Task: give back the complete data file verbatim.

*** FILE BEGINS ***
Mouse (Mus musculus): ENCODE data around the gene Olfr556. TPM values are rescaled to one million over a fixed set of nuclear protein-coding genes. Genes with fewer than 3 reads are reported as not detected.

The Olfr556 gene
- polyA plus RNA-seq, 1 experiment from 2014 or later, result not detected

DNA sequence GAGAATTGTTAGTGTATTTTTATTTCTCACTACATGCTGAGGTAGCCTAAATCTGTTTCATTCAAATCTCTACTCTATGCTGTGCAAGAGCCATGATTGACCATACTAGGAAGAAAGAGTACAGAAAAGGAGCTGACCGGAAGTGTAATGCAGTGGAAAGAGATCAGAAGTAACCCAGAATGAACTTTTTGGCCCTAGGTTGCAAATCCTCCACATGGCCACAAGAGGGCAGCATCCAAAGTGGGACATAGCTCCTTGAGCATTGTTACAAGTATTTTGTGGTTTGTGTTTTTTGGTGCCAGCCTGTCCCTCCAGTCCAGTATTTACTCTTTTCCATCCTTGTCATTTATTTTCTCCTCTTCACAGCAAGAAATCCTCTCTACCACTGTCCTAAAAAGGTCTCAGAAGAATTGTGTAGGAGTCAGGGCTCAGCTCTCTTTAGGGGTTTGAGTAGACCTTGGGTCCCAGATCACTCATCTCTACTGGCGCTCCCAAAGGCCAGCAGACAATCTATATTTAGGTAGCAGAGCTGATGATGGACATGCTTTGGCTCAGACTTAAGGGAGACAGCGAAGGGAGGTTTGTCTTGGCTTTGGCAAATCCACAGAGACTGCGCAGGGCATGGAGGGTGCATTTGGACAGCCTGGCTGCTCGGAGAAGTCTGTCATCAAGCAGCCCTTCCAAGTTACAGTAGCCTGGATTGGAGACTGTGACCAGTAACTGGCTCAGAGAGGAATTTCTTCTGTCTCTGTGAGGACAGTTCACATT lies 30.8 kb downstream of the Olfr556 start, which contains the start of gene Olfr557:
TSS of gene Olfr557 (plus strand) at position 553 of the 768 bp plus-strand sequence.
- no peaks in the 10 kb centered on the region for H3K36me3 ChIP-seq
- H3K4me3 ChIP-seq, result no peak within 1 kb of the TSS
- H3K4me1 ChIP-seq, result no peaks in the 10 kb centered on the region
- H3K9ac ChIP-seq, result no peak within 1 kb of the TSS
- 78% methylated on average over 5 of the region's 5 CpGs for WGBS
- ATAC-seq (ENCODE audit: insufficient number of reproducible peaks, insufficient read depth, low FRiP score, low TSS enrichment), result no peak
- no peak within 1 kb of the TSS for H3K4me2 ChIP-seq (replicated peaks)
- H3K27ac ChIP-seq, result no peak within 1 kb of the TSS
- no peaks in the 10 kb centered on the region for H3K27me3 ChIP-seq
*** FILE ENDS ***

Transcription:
Mouse (Mus musculus): ENCODE data around the gene Olfr556. TPM values are rescaled to one million over a fixed set of nuclear protein-coding genes. Genes with fewer than 3 reads are reported as not detected.

The Olfr556 gene
- polyA plus RNA-seq, 1 experiment from 2014 or later, result not detected

DNA sequence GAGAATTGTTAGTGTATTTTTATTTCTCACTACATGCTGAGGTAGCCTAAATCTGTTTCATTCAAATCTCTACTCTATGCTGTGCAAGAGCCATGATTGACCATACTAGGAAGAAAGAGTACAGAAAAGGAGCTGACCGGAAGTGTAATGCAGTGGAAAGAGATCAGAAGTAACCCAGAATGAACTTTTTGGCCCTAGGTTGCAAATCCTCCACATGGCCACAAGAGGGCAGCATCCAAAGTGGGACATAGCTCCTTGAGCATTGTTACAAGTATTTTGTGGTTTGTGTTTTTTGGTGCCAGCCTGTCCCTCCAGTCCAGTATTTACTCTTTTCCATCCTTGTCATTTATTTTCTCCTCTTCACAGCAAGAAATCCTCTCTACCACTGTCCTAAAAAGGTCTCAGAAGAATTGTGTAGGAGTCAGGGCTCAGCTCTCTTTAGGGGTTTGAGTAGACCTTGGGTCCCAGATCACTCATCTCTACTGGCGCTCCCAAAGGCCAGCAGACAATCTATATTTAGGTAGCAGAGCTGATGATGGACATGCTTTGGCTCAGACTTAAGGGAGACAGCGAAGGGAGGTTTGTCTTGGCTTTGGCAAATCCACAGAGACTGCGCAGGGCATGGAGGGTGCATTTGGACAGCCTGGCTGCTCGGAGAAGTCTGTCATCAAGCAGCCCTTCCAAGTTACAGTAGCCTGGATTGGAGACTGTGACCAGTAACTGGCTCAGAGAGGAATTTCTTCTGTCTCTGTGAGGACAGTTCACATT lies 30.8 kb downstream of the Olfr556 start, which contains the start of gene Olfr557:
TSS of gene Olfr557 (plus strand) at position 553 of the 768 bp plus-strand sequence.
- no peaks in the 10 kb centered on the region for H3K36me3 ChIP-seq
- H3K4me3 ChIP-seq, result no peak within 1 kb of the TSS
- H3K4me1 ChIP-seq, result no peaks in the 10 kb centered on the region
- H3K9ac ChIP-seq, result no peak within 1 kb of the TSS
- 78% methylated on average over 5 of the region's 5 CpGs for WGBS
- ATAC-seq (ENCODE audit: insufficient number of reproducible peaks, insufficient read depth, low FRiP score, low TSS enrichment), result no peak
- no peak within 1 kb of the TSS for H3K4me2 ChIP-seq (replicated peaks)
- H3K27ac ChIP-seq, result no peak within 1 kb of the TSS
- no peaks in the 10 kb centered on the region for H3K27me3 ChIP-seq